Pentagon’s new UFO office slammed as conspiracy theorists predict cover-ups

The Pentagon is opening a new office to investigate UFOs – but not everyone is convinced by the idea.

US officials signed off on the crack team of UFO specialists late last year, with the goal to uncover and identify UFOs, some of which may be considered threats to national security.

The dedicated unit is called the Anomaly Surveillance and Resolution Office, The Sun reports.

It will probe whether or not the strange craft that have been reportedly buzzing the US military are unknown technology from Russia or China or potentially something more alien.

But some think the new Pentagon UFO office won't change anything.

Critics have warned that the government will simply conceal any major findings – and that UFO investigations have been ongoing for years anyway.

Mutual UFO Network spokesperson Ron James warned that the public is unlikely to find out about any evidence of alien interference.

James, speaking to NBC, said: "This is a subject with a provable history of secrecy.

"And anything that lacks a new openness about the information is subject to more, possibly inappropriate control."

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James added: "We don't see that this means new resources will be dedicated to the matter. We believe considerable resources have always been dedicated to the matter at some level inside deep government and industry."

US Congressman Tim Burchett tweeted in reply to the news with stark criticism.

The Tennessee lawmaker said: "We should never trust the Pentagon.

"They will never tell us the full story on the UFO issue."

Others, like Senator Kirsten Gillibrand, have hailed the legislation.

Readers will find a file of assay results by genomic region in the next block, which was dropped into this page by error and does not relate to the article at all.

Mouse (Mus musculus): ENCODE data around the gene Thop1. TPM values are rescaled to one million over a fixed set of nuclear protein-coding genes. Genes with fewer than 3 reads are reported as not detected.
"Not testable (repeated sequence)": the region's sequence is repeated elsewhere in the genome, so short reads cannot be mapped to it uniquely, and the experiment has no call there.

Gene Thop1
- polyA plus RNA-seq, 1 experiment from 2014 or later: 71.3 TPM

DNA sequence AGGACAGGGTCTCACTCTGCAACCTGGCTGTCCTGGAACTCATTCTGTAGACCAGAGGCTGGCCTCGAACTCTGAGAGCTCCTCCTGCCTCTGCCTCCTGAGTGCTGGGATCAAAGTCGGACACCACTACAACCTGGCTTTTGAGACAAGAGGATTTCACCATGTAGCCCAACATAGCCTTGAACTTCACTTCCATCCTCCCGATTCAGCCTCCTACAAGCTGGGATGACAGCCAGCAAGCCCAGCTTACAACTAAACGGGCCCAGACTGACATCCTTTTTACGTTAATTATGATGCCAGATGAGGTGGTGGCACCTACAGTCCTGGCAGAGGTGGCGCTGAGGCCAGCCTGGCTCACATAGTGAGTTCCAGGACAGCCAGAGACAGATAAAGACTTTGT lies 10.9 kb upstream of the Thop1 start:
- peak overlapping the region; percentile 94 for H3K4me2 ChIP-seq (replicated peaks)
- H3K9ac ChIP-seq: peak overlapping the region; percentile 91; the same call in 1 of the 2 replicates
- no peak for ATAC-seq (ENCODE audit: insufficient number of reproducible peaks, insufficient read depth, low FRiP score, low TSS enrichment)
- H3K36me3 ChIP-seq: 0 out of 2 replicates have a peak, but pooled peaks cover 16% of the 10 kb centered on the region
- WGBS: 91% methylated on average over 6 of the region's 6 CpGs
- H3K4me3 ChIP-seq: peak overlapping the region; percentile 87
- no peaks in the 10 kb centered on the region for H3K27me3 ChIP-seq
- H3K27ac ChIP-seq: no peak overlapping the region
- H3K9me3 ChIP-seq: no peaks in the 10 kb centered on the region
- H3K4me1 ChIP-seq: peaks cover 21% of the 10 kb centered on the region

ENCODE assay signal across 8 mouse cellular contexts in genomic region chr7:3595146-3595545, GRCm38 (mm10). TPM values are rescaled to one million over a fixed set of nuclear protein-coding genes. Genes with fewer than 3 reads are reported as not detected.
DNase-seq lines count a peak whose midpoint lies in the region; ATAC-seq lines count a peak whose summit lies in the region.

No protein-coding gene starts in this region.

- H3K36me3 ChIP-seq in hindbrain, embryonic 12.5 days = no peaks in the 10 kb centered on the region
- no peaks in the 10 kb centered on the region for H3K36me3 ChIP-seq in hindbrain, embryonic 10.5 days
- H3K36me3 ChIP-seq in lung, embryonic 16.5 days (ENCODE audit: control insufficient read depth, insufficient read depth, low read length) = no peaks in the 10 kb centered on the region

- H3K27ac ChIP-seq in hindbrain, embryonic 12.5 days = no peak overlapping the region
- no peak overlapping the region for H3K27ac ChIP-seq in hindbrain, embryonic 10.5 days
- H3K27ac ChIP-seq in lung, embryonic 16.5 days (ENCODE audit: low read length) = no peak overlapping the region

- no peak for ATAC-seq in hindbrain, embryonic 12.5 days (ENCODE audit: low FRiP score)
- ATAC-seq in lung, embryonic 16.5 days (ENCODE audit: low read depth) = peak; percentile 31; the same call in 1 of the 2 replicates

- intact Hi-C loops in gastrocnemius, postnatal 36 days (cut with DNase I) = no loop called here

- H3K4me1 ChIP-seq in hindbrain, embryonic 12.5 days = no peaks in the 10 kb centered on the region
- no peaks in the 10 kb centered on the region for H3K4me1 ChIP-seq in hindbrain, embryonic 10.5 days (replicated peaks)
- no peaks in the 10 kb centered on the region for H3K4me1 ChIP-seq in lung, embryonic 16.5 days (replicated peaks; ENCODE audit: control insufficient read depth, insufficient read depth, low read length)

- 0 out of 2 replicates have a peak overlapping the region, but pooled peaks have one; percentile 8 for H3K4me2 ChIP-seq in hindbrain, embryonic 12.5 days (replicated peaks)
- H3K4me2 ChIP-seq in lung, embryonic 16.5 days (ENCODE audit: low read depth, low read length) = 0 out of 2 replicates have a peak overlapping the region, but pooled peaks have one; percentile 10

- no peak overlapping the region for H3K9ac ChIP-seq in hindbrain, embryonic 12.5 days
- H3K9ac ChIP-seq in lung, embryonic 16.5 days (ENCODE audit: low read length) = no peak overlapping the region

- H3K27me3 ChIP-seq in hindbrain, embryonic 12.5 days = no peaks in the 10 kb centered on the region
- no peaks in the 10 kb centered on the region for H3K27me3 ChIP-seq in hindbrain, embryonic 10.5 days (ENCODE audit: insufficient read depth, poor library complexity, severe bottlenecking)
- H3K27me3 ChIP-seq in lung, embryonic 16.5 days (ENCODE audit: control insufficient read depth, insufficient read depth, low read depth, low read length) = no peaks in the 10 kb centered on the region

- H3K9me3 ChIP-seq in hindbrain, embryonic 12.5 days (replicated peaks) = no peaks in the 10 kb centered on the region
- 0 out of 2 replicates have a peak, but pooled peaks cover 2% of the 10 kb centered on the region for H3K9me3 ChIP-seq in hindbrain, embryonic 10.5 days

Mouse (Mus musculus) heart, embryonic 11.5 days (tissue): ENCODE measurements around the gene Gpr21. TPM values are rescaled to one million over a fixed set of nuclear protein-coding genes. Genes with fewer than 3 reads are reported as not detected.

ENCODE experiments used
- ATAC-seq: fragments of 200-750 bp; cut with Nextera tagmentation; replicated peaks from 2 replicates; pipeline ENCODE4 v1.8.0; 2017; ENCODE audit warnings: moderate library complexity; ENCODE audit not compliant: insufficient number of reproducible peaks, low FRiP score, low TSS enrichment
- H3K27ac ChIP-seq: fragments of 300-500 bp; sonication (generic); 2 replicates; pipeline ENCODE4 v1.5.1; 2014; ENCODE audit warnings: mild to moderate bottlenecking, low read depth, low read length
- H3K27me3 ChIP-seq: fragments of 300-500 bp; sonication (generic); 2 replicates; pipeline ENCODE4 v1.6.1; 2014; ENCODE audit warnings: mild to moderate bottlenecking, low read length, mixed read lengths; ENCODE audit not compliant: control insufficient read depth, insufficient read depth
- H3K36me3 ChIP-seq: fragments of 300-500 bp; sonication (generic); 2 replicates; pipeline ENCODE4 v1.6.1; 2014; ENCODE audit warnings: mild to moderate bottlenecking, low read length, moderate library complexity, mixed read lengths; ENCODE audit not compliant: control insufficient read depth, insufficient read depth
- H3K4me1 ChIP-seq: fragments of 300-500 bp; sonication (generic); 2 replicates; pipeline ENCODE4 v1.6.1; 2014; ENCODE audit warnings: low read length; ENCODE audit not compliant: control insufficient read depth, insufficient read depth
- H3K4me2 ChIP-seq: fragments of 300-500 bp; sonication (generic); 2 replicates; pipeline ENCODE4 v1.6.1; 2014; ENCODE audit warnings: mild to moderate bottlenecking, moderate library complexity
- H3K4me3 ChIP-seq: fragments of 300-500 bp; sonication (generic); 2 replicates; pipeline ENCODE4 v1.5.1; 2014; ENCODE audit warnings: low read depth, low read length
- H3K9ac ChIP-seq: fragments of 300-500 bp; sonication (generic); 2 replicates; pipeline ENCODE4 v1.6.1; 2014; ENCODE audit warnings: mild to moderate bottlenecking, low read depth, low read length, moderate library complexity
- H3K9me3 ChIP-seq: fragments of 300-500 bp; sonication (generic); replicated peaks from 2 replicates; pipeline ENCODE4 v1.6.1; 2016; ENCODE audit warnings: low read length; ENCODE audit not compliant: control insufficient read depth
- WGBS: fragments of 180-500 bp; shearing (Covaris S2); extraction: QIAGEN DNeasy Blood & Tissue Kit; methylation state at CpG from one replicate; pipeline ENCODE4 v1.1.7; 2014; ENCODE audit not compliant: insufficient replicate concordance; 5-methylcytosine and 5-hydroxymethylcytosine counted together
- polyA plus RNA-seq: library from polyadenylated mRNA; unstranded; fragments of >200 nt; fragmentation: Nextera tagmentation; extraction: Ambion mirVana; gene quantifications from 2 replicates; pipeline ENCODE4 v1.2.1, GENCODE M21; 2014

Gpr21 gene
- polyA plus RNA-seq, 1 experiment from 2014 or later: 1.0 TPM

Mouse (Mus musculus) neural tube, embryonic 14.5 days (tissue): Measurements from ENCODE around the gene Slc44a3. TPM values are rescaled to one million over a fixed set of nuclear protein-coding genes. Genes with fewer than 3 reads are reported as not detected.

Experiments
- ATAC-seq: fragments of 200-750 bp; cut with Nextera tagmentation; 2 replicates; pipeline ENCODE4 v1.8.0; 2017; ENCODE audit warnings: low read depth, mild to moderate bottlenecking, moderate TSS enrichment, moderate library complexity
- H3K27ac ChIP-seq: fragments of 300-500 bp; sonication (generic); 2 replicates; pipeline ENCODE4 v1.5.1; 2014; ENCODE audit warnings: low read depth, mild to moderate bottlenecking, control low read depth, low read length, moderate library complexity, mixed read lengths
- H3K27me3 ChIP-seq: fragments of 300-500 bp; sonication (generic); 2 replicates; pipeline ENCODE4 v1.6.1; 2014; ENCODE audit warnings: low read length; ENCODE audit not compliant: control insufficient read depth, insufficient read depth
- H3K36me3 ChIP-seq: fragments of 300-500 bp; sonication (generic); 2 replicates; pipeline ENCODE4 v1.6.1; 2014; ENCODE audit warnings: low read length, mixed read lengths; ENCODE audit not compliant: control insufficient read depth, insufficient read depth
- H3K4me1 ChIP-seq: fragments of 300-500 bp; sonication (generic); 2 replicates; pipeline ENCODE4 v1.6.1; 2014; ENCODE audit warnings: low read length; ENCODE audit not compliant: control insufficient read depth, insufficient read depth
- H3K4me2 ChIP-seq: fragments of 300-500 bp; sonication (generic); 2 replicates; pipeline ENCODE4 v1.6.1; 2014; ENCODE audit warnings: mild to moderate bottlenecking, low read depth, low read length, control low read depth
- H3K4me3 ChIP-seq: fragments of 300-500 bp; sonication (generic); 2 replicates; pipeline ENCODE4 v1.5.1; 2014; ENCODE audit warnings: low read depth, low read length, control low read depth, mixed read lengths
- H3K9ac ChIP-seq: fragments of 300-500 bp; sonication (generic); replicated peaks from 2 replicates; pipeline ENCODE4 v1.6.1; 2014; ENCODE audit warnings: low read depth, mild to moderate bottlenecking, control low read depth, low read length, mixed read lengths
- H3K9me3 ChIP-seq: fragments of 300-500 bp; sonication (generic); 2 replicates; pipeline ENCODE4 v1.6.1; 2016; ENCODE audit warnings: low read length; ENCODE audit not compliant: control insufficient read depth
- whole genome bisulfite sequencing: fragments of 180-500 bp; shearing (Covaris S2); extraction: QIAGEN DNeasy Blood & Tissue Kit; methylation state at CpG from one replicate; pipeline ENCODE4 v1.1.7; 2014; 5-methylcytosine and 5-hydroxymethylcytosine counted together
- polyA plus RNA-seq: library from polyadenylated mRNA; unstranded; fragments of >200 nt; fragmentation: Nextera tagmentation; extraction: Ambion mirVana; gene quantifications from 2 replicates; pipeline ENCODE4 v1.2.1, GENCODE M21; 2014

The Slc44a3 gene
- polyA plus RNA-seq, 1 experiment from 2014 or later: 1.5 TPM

The senator said: "Our national security efforts rely on aerial supremacy and these phenomena present a challenge to our dominance.

"The United States needs a coordinated effort to take control and understand whether these aerial phenomena belong to a foreign government or something else altogether."

The office will be set up jointly between the Department of Defense and the Office of the Director of National Intelligence (DNI).

UFOs have stepped from an issue that was dismissed as fringe and the realm of conspiracy theorists into a genuine national security debate over the past few years.

ARSO will seek to investigate "the technical and operational characteristics, origins and intentions" of UFOs.

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The UFO office will have the power to send out X-Files-esque teams to allow for "rapid response" and "field investigations" of UFOs.

It will also provide briefings on "any efforts to capture or exploit" the phenomena and also assess "health-related effects" for those who have encountered the objects.

Further detail on these attempts to "capture or exploit" UFOs is absent – and its unclear exactly what this refers to as it lists the phrase in what will be included in its annual report to Congress.

The office will also compile connections between UFOs and nuclear weapons – something suspected to be a key flashpoint for whatever is in the skies.

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